Even if Sophia Takal’s second film were merely a straightforward psychological thriller about the rivalry between two actress friends, it would still be gripping from start to finish. There’s a rising feeling of panic as the movie speeds toward its conclusion, aided by effectively twitchy editing, a pair of intense lead performances and a taut, twisty script. You would still leave the theater wanting to discuss what just happened and think about it for days. But “Always Shine” doesn’t restrain itself to genre conventions. Instead, it creates an unsettling narrative all the more unnerving for how it explores the way that women are often limited by traditional definitions of femininity and and the havoc that can wreak on their identity.
The movie begins with the quote, “It is a woman’s birthright to be attractive and charming, in a sense, it is her duty…She is the bowl of flowers on the table of life,” from John Robert Powers in “Secrets of Poise, Personality and Model Beauty.” Though the book was published in the ’60s, “Always Shine” quickly establishes that its perspective still prevails today. We’re introduced to a screaming Beth (Caitlin FitzGerald) in close-up, begging, “Please don’t kill me.” In a moment, it’s clear that she’s trying out for a role in a horror film, but the audition itself is an ordeal, with the disembodied voices of the male producers patronizing her. When they tell her that a lot of nudity is required, they assure her, “Don’t worry, sweetheart. We’ll make sure you look beautiful.” Cue internal screams from both Beth and the viewer.
Shortly after, we meet fellow actress Anna (Mackenzie Davis), who is also at an audition. By contrast, her potential part finds her unwilling to be the victim, even if it’s only of overcharging at an auto repair shop. Both women find their audition experiences echoed in their daily lives to their frustration. When Anna and Beth meet, we learn that they are friends, but there are hints of a professional rivalry between the actresses that becomes more evident as the film progresses. They drive from Los Angeles up to Big Sur for a vacation, and the location’s remoteness and spotty cell phone service lead to an atmosphere of isolation and growing unease. As “Always Shine” moves toward what we’re sure won’t be a happy ending, there’s a mounting sense of dread amidst their everyday conversation and walks on the beach.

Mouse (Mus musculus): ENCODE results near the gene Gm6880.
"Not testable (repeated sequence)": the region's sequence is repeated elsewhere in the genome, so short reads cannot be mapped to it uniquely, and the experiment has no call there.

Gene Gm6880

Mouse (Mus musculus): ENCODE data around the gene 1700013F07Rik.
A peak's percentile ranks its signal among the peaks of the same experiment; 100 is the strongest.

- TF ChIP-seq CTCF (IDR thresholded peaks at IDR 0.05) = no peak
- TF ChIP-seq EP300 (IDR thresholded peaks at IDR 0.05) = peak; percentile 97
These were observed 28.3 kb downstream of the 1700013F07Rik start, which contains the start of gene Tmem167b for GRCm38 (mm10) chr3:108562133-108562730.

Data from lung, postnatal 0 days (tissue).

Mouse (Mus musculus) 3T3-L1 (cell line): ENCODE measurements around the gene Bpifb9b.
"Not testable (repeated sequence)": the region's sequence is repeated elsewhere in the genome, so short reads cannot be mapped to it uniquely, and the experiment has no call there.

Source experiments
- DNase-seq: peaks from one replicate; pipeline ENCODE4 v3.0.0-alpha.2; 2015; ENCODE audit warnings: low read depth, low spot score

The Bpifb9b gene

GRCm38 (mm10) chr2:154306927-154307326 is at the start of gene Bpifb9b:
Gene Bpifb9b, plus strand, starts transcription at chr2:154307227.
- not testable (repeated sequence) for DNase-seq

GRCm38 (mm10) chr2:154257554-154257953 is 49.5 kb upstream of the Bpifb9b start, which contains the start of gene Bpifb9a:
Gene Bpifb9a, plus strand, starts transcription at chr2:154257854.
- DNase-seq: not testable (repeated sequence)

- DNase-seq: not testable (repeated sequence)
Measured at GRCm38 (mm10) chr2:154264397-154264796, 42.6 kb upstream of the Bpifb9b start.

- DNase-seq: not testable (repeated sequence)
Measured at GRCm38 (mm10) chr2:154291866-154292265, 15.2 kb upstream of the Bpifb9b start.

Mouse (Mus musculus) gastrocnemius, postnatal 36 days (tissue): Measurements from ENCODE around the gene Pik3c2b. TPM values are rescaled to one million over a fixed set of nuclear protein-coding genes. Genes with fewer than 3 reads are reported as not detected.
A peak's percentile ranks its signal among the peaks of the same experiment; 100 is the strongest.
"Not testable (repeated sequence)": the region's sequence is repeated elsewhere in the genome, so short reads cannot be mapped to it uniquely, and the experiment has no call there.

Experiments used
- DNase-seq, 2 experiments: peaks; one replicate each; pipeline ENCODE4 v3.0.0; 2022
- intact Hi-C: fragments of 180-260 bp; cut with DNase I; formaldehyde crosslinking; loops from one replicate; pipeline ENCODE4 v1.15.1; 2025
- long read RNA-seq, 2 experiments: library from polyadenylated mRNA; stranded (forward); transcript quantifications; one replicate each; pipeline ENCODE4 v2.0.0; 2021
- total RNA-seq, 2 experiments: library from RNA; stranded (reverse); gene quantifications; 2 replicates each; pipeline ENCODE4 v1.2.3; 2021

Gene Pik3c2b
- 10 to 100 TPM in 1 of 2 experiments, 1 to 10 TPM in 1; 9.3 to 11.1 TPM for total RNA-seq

Since both the script and the performances do such a good job establishing Anna and Beth’s characters, the turns in the final act feel entirely earned and work better than they might in a lesser film. Davis (“Halt And Catch Fire”) and Fitzgerald (“Masters Of Sex”) are some of the best parts of the TV shows they currently co-star in, but here they get and deserve top billing. Other actors appear fleetingly, but this movie is all theirs. As great as they each are in delivering lines from Lawrence Michael Levine’s well-crafted screenplay, the real evidence of their talent is in their reactions, primarily in how they respond to one another. Anna and Beth’s friendship is one filled with undermining, jealousy, anger and uncertainty, and Davis and FitzGerald communicate each emotion perfectly. Between the genre and the size of the film, these are the types of roles that don’t generally get recognized during awards season, but they’ll likely be among the year’s best performances.
“Always Shine” has echoes of Brian De Palma, David Lynch and Ingmar Bergman, though it simultaneously maintains a presence all its own. While the work of those filmmakers often focuses on female characters, a woman director brings a unique perspective to its story of friendship, jealousy and obsession, framing it within the larger concerns of feminism. While it does explore current issues, you’re not getting handed a syllabus in Women’s Studies 101. Instead, its energies are focused toward showcasing the environment its characters reside in and how that shapes who they are and their actions. Even though Takal (“Green“) was likely influenced by the aforementioned auteurs, her directorial vision is still distinctly her own. “Always Shine” is a film with plenty of style, from its title sequence with an ’80s font and frenetic pace to its final cut to black. Long takes and close-ups ensure the audience can’t escape the tension. She’s aided by fine cinematography from Mark Schwartzbard, who captures the expansive beauty of Big Sur’s ocean views and its shadowy forests, and defines the evolving relationship between Anna and Beth with more subtle camera movement. Additional credit is due to Michael Montes’ score, which alternates between traditional strings and screaming, screeching dissonance.
Takal’s movie succeeds from every angle: psychological thriller, classic two-hander, and a feminist exploration of women’s prescribed roles in Hollywood and beyond. It’s simultaneously incredibly pleasurable and quite disturbing, owing to its chilling elements and commentary on larger issues. If there’s any fairness in this world — and this film reminds us that there often isn’t — “Always Shine” will be a breakout hit with audiences and launch its talented director and stars to the next level. [A-]